Oxford postal workers strike against bullies and victimisation

Submitted by Anon on 16 April, 2004 - 8:14

By Mark Sandell

Extreme bullying and intimidation have led to postal workers at Oxford's mail centre walking out.

A group of part-time staff has been using threats and intimidation while clocking up massive overtime with the active support of one manager. Senior management did nothing about the situation, despite the union raising it several times in the last six months.

Communication Workers' Union representative Bob Cullen said: "One woman, a single mother, was threatened and when she reported it to her manager, he asked her what she expected as she was a good-looking girl. She has now resigned.

"These people are visiting workers' homes, their children in schools and threatening to beat people up," he added.

After an initial walk-out by 39 workers after a clash with the gang, management punished the strikers but took no action against the bullies. This lead to a walk-out which started on 31 March and is still solid as we go to press.

A local delivery office joined the walk-out on Tuesday 6 April and more look likely to follow their lead.

One picket told me that even some agency drivers had been refusing to cross the picket line. Local unions are rallying to support the postal workers. Members from AMICUS, UNISON, T&GWU, GMB, GPMU, NUT, AUT, PCS, FBU, NUJ and NATFHE joined postal workers, along with their families, in a mass picket to support the postal workers' action.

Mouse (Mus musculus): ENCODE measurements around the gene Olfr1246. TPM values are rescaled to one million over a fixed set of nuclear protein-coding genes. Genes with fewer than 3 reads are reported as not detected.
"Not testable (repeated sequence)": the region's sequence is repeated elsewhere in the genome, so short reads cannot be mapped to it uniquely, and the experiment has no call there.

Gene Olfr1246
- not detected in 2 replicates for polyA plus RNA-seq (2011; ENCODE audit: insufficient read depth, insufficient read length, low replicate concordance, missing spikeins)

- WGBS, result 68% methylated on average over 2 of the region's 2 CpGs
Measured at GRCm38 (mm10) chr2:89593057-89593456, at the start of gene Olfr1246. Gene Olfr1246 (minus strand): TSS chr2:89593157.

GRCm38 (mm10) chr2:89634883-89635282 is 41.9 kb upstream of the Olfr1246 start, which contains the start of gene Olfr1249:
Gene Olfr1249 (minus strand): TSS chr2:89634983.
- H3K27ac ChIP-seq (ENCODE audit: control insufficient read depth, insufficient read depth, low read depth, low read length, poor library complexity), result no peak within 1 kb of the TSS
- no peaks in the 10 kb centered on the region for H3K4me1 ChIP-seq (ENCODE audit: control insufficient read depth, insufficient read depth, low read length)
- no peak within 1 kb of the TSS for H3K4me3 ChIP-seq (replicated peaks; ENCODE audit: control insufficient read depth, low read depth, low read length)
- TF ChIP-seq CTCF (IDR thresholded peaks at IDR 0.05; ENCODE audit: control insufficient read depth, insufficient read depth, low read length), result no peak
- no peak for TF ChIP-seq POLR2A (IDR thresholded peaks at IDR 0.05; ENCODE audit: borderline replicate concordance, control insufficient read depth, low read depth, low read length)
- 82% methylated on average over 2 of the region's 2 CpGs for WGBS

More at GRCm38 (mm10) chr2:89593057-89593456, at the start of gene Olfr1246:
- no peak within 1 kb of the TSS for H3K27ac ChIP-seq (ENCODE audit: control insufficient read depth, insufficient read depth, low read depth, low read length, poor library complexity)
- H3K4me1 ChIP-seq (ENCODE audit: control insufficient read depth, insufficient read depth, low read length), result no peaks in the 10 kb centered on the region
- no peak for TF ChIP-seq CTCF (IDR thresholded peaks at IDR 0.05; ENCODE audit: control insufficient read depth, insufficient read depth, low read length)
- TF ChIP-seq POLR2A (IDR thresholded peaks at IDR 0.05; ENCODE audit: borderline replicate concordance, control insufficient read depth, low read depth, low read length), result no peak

Oxford TUC released this statement:

"Royal Mail have accepted that there has been a major problem of bullying and intimidation but they are insisting on their right to victimise postal workers who have taken action.

"Without postal workers walking out, the situation would have got worse in the face of management inaction, yet now they want to punish the people who did take action to stop the bullying.

"Oxford and District Trades Council believe that Royal Mail management have ignored postal workers' right to a safe working environment and that their current stance is an attack on the union movement."

Many postal workers would be hard-pressed to explain the difference between "management's right to manage" and bullying. But events here have shown just how bad things can get when management wants to attack the union.

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